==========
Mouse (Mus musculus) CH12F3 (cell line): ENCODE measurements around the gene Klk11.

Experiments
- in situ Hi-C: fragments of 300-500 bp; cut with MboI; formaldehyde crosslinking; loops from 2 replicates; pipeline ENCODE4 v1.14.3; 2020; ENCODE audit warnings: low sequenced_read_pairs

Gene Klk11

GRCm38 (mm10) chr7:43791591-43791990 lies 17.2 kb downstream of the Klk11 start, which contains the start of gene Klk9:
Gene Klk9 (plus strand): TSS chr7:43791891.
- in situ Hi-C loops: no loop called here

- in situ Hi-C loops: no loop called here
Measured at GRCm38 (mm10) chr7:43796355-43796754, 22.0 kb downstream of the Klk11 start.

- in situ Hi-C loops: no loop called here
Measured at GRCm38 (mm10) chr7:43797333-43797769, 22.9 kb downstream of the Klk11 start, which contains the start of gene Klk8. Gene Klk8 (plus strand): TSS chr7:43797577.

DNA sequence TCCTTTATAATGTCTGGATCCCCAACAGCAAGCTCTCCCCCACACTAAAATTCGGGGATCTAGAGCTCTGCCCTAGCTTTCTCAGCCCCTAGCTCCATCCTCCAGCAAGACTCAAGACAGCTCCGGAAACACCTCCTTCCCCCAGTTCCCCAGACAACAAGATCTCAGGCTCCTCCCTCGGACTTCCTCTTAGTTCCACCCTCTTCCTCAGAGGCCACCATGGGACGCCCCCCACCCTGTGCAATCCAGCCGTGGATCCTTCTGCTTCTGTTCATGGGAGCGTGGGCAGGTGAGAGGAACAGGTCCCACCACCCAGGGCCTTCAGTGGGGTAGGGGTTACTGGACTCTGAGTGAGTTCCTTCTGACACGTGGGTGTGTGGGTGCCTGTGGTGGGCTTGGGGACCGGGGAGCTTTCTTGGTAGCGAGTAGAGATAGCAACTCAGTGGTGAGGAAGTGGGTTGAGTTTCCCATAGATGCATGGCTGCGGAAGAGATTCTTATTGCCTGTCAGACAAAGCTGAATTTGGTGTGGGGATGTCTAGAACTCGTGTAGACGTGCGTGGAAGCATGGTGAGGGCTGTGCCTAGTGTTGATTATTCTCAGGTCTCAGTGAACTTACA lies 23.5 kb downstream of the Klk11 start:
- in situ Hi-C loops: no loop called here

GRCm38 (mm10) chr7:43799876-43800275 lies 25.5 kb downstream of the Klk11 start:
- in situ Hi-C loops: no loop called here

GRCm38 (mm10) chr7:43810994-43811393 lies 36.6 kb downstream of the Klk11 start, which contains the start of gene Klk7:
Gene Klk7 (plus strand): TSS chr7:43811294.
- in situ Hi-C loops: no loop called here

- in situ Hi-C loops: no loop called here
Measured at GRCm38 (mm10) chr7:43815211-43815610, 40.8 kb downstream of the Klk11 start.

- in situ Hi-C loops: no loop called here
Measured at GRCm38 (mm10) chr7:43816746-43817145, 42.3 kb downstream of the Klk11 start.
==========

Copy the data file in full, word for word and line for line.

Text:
Mouse (Mus musculus) CH12F3 (cell line): ENCODE measurements around the gene Klk11.

Experiments
- in situ Hi-C: fragments of 300-500 bp; cut with MboI; formaldehyde crosslinking; loops from 2 replicates; pipeline ENCODE4 v1.14.3; 2020; ENCODE audit warnings: low sequenced_read_pairs

Gene Klk11

GRCm38 (mm10) chr7:43791591-43791990 lies 17.2 kb downstream of the Klk11 start, which contains the start of gene Klk9:
Gene Klk9 (plus strand): TSS chr7:43791891.
- in situ Hi-C loops: no loop called here

- in situ Hi-C loops: no loop called here
Measured at GRCm38 (mm10) chr7:43796355-43796754, 22.0 kb downstream of the Klk11 start.

- in situ Hi-C loops: no loop called here
Measured at GRCm38 (mm10) chr7:43797333-43797769, 22.9 kb downstream of the Klk11 start, which contains the start of gene Klk8. Gene Klk8 (plus strand): TSS chr7:43797577.

DNA sequence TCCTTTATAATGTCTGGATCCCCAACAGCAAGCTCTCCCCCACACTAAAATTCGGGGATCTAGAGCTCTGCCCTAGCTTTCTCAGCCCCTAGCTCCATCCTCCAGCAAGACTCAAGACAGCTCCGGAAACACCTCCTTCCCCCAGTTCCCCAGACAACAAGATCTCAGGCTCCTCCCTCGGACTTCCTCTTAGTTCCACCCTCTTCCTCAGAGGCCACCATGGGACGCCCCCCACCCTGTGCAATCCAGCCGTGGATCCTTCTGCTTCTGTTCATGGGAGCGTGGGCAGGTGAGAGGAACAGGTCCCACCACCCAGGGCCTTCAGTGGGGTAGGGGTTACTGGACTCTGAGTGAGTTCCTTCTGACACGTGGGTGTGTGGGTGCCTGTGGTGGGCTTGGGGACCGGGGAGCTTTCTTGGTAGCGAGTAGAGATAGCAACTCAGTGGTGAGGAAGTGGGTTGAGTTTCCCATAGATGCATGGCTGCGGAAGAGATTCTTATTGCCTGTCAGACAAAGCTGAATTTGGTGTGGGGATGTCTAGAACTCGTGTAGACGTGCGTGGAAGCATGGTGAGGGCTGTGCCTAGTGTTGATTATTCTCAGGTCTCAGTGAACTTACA lies 23.5 kb downstream of the Klk11 start:
- in situ Hi-C loops: no loop called here

GRCm38 (mm10) chr7:43799876-43800275 lies 25.5 kb downstream of the Klk11 start:
- in situ Hi-C loops: no loop called here

GRCm38 (mm10) chr7:43810994-43811393 lies 36.6 kb downstream of the Klk11 start, which contains the start of gene Klk7:
Gene Klk7 (plus strand): TSS chr7:43811294.
- in situ Hi-C loops: no loop called here

- in situ Hi-C loops: no loop called here
Measured at GRCm38 (mm10) chr7:43815211-43815610, 40.8 kb downstream of the Klk11 start.

- in situ Hi-C loops: no loop called here
Measured at GRCm38 (mm10) chr7:43816746-43817145, 42.3 kb downstream of the Klk11 start.